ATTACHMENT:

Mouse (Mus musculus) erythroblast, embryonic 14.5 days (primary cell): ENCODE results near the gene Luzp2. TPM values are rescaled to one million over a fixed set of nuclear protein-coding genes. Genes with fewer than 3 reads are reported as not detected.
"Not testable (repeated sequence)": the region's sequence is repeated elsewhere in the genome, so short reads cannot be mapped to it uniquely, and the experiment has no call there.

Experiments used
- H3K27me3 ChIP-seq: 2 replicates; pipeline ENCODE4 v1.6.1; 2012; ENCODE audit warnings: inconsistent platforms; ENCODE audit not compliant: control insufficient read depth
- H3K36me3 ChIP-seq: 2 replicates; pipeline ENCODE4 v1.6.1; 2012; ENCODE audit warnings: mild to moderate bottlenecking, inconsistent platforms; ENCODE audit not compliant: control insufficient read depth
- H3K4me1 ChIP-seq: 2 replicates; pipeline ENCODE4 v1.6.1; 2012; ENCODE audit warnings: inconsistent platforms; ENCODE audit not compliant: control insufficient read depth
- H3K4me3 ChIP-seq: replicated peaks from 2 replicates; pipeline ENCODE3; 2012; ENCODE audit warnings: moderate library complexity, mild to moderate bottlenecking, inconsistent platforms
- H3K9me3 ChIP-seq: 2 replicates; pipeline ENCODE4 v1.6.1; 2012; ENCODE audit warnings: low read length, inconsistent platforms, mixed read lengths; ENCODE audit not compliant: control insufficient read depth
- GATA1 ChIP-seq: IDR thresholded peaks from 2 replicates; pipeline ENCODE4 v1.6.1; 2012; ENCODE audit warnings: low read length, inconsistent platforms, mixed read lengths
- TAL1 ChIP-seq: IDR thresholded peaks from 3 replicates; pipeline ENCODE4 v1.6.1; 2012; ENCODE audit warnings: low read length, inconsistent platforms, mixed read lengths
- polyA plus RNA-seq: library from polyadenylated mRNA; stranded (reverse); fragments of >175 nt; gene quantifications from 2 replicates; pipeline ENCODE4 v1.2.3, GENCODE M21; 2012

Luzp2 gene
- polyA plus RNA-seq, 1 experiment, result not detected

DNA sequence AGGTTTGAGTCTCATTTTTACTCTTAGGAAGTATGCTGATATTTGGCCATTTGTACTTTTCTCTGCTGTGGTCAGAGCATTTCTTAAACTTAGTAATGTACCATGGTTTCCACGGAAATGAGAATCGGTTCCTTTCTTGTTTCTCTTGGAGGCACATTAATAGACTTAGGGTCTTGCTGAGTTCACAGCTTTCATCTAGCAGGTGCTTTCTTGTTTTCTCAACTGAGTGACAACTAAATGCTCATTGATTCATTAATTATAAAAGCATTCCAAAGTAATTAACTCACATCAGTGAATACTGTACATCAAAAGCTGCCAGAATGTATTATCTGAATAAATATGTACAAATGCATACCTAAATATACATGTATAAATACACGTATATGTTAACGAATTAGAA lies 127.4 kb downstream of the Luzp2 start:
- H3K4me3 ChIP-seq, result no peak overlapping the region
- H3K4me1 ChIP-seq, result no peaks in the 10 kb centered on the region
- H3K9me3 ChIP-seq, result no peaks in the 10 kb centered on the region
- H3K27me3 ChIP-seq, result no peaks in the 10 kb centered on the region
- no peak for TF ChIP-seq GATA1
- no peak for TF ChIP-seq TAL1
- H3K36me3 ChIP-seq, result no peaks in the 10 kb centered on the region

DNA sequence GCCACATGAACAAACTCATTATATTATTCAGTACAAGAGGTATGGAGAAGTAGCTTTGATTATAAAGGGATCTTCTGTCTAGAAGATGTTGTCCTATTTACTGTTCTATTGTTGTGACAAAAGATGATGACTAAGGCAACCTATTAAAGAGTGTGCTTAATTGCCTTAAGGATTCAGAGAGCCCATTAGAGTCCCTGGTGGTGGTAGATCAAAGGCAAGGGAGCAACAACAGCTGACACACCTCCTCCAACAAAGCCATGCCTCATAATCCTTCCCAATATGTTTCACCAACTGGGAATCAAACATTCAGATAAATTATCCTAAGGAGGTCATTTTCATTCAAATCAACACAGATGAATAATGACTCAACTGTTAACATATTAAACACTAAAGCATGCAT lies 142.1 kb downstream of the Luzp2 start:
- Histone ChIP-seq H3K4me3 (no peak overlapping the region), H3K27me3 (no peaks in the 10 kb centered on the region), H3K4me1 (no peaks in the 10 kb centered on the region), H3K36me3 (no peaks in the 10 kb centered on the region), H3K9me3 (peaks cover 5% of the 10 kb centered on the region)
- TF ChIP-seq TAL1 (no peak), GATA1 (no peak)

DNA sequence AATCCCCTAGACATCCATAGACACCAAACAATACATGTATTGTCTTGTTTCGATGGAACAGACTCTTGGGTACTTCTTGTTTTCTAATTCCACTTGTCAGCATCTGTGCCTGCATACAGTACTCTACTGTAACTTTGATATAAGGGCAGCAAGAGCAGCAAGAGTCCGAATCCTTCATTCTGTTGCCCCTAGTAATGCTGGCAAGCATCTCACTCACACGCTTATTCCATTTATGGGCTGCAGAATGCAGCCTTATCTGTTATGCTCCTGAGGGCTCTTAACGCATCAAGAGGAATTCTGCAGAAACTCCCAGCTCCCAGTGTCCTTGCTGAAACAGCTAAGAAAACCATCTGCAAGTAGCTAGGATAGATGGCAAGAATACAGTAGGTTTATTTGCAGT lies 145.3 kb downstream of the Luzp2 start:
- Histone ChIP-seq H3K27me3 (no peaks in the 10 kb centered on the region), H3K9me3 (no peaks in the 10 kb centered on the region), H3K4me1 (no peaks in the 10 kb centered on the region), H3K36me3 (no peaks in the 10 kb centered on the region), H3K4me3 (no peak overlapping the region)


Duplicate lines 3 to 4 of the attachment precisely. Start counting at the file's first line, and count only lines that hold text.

Experiments used
- H3K27me3 ChIP-seq: 2 replicates; pipeline ENCODE4 v1.6.1; 2012; ENCODE audit warnings: inconsistent platforms; ENCODE audit not compliant: control insufficient read depth